The Journalism and Media Studies Centre invites you to a public talk:
“Computer Science and Journalism: Two Great Tastes That Taste Great Together” by Jonathan Stray.
Computer science and journalism are intersecting in surprising ways. Data mining techniques can find stories buried in large volumes of data, while visualization helps explain them to readers. Natural language processing can be used to uncover trends and topics in unstructured text from social media or other documents, or build a personalized stream of news around each user’s interests. Social network analysis has the potential to help investigative journalists trace complex webs of people and organizations, as well as target stories to precisely the people who might need them. Cryptography is necessary to secure online communication, and to verify the authenticity of source material.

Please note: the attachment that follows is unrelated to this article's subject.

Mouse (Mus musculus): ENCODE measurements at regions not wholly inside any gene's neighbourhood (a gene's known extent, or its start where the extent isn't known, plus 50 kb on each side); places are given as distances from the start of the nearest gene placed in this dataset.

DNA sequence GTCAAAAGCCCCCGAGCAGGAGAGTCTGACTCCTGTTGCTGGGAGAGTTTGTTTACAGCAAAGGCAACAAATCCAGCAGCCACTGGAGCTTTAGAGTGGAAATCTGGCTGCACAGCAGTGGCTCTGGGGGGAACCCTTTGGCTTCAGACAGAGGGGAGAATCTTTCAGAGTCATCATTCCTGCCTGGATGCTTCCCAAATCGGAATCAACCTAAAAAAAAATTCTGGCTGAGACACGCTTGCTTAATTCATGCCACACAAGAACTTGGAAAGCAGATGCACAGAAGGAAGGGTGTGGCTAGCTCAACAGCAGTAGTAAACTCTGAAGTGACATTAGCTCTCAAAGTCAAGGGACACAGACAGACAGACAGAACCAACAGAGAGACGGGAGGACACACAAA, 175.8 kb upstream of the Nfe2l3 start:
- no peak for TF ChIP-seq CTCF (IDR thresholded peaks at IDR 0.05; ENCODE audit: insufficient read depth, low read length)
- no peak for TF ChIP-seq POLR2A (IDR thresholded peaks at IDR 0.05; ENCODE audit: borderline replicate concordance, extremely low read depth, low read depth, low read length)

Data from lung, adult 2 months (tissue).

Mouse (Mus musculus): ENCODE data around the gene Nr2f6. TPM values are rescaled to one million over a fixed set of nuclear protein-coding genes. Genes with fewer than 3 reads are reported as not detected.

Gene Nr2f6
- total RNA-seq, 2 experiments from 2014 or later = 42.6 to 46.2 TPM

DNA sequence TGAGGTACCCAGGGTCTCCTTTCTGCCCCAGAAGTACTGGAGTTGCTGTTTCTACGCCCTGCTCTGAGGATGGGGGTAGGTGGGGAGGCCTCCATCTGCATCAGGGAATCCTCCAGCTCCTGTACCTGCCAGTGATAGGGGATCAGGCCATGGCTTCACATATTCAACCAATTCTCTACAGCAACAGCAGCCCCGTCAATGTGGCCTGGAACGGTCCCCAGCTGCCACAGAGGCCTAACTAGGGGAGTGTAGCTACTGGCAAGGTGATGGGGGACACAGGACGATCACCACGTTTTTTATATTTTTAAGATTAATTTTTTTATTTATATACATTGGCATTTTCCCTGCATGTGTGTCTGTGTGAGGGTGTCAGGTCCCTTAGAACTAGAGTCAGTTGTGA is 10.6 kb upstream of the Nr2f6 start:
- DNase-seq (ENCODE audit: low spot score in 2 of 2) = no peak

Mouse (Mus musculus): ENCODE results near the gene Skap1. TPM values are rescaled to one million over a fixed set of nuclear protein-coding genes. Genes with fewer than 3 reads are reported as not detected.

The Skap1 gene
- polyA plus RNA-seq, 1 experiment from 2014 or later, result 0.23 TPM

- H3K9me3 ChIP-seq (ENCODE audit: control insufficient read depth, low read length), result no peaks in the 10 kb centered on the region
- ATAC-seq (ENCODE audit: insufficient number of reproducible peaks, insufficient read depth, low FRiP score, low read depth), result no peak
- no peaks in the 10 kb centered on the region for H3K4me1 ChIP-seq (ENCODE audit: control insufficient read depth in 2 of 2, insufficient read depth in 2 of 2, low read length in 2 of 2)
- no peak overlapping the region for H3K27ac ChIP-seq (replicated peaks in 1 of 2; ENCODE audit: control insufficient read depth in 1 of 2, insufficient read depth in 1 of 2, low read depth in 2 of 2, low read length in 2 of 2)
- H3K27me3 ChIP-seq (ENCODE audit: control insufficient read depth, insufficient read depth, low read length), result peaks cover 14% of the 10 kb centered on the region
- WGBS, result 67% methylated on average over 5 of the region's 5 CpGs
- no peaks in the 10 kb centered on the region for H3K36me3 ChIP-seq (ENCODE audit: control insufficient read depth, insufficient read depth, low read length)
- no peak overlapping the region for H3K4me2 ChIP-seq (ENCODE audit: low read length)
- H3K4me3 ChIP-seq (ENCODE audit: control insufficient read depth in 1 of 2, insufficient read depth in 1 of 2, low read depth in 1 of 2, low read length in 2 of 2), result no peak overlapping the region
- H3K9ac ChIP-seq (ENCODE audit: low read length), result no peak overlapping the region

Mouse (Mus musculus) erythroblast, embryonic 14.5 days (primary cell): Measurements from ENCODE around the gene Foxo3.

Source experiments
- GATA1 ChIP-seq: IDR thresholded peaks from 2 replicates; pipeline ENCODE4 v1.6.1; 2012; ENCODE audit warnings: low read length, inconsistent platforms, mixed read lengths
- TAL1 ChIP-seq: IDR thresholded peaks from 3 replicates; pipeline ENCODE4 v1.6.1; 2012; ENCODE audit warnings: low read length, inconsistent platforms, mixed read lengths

Computational journalism combines classic journalistic values of storytelling and public accountability with techniques from computer science, statistics, the social sciences, and the digital humanities.
This talk will be a lightning overview of the state of the art in this rapidly developing field, including work being done here at the Journalism and Media Studies Centre.
About the speaker:
Jonathan Stray is a computer scientist and a journalist and currently leads the Overview Project at the Associated Press in New York, an open-source system to help journalists sort through huge quantities of unstructured documents. He has contributed articles to Wired, The New York Times, Foreign Policy, and China Daily, and teaches computational journalism at Columbia University. He is an alumnus of the Master of Journalism programme at HKU.
Details of the event are below.
Talk: Computer science and journalism: two great tastes that taste great together
Date: Monday, February 4, 2013
Time: 12:30 p.m. – 2:00 p.m.
Venue: Digital Media Lab, G/F, Eliot Hall, Journalism and Media Studies Centre, HKU
Speaker: Jonathan Stray: Associated Press, Columbia University
Admission is free